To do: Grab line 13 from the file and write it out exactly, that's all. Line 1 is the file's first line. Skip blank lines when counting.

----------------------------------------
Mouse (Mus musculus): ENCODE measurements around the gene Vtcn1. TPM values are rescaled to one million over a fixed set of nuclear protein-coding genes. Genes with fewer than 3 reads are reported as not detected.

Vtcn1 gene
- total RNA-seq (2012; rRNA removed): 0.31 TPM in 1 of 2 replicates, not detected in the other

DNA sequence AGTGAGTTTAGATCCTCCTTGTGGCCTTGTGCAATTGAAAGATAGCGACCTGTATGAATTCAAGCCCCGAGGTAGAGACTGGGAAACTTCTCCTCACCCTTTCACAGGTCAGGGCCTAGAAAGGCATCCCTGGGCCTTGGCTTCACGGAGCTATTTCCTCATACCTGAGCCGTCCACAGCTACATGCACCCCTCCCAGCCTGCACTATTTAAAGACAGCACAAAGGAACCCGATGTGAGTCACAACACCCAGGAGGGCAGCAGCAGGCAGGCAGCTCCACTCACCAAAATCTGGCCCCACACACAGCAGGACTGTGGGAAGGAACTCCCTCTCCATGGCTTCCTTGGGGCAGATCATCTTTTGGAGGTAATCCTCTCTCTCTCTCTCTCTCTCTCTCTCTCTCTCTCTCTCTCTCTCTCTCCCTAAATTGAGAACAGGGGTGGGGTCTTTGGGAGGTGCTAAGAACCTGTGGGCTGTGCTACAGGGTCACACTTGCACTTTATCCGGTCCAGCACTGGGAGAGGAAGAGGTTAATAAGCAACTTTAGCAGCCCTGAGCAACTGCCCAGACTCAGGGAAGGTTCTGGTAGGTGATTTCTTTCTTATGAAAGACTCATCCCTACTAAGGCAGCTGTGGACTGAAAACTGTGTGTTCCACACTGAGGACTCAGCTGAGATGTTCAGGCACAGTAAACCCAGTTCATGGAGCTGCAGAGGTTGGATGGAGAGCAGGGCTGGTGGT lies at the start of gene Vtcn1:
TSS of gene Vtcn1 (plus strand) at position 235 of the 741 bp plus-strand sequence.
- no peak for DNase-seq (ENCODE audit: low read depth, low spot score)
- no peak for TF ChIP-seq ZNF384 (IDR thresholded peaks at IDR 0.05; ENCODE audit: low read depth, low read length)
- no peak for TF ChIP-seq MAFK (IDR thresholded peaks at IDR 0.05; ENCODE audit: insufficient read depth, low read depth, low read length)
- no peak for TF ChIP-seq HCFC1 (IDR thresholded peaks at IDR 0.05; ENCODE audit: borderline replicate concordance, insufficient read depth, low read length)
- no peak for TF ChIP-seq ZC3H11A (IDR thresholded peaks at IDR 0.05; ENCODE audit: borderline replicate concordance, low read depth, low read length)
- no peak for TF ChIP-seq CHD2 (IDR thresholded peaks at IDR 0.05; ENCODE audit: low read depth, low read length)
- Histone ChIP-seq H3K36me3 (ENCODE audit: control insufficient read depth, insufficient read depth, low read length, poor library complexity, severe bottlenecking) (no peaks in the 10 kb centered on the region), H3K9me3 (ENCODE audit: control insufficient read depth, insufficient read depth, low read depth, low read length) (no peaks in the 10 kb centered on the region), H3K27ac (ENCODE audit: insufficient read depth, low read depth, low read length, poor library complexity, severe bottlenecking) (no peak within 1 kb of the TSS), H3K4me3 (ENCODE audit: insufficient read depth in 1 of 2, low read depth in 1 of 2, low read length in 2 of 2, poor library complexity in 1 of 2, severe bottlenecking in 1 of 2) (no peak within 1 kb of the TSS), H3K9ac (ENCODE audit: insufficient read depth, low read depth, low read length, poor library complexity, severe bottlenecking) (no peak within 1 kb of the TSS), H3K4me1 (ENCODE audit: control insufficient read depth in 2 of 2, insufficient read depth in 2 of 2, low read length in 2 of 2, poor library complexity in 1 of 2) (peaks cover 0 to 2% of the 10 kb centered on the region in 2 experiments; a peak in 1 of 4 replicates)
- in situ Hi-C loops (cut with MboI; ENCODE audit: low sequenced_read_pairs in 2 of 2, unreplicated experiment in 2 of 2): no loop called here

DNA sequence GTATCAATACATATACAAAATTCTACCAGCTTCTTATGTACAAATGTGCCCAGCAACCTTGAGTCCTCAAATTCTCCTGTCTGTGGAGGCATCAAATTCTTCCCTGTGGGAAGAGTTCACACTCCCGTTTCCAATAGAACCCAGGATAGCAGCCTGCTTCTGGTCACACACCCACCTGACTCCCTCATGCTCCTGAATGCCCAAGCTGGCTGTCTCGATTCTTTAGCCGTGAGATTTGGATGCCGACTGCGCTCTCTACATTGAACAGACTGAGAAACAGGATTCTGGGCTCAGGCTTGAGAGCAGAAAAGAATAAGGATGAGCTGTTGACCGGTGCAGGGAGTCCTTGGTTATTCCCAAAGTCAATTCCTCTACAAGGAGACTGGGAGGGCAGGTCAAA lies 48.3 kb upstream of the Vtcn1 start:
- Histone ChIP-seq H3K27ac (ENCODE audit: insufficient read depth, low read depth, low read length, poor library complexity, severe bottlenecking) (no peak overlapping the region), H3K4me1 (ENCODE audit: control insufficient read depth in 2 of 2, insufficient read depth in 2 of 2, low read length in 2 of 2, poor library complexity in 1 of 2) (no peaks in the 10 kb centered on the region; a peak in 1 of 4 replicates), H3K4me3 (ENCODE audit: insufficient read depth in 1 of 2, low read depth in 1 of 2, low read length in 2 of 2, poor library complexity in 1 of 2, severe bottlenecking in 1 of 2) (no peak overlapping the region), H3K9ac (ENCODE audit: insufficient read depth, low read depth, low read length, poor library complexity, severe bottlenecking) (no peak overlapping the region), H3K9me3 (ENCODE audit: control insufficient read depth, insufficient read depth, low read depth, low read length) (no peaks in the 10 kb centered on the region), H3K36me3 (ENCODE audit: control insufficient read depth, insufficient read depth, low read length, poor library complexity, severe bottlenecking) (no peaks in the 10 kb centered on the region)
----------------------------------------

- in situ Hi-C loops (cut with MboI; ENCODE audit: low sequenced_read_pairs in 2 of 2, unreplicated experiment in 2 of 2): no loop called here